5 Steps to Avoid Buying a Money Pit

If you are buying a home, but have a bad feeling that it could be costlier than it appears, you may be right. Don’t buy a home that will turn into a money sucking black hole. A black-hole-home is a home that turns out needing what seems to be an endless amount of repairs, costing you a pretty penny frequently. Homeowners have lost their minds over these homes.

There are strategies that buyers can act to prevent their future home from becoming a bust. Here are the five steps to avoid this disaster.

Attend inspections

Be present at all the inspections; from the overall home inspection, to the pest inspection, roof, and other inspections. The inspector will physically show you what the problem is, and what needs to be done to fix it. They’ll tell you how urgent these issues are, and what they might cost. While being there you have the ability to ask them questions, which is the best thing you can do for yourself.

Read reports and disclosures

Reading what they’ve reported is crucial to knowing if you’re buying a money pit or not. You will not only want to read all the reports by inspectors, but any provided by the seller. In their reports you will want to read up on any repairs they have made, repeated repairs, water and leaky issues, or anything else that is essential to a home functioning properly.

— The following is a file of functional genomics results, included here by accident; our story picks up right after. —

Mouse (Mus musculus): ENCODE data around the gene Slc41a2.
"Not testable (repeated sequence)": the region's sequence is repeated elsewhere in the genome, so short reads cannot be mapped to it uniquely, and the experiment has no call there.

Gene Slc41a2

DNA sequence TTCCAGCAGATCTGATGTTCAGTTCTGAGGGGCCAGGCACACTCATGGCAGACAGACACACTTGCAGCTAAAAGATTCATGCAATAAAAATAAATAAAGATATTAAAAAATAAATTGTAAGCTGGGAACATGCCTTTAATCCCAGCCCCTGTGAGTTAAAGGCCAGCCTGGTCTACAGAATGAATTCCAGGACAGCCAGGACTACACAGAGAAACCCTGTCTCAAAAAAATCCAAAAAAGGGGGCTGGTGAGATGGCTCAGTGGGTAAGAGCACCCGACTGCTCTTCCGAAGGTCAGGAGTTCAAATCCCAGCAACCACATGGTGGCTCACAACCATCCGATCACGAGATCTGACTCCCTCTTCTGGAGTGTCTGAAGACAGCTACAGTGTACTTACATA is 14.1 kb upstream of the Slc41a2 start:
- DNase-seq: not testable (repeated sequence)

Take note of which repairs have greater urgency and which ones will be costlier. Talk to your agent if there are any questions they can answer, and lead you in the best direction.

Get multiple repair bids

Even though the inspector gave you a “price”, it’s rarely accurate. Home buyers find themselves in the middle of the black hole once they see all the repairs stacking up. In order to get the best deal possible, it’s best to get multiple repair bids from reputable contractors. These multiple bids give you room for negotiation when choosing which bid to go with.

Don’t get overconfident

Unless you are a construction professional, most minor home improvements take more time and money doing on your own.  Homeowners expect they can cut costs by doing themselves, but you will want to get the bid just to know the price if you find yourself unable to complete them on your own.

Prioritize price reductions and credits over seller repairs

Typically buyers choose their own materials and repair contractors thoroughly, and invest more time into it than the seller would. If home repairs are the only thing standing in the way of the seller making the deal, ask your agent if they can reduce the price, or if a closing cost credit to offset the cost of the repairs. This way everyone can win.

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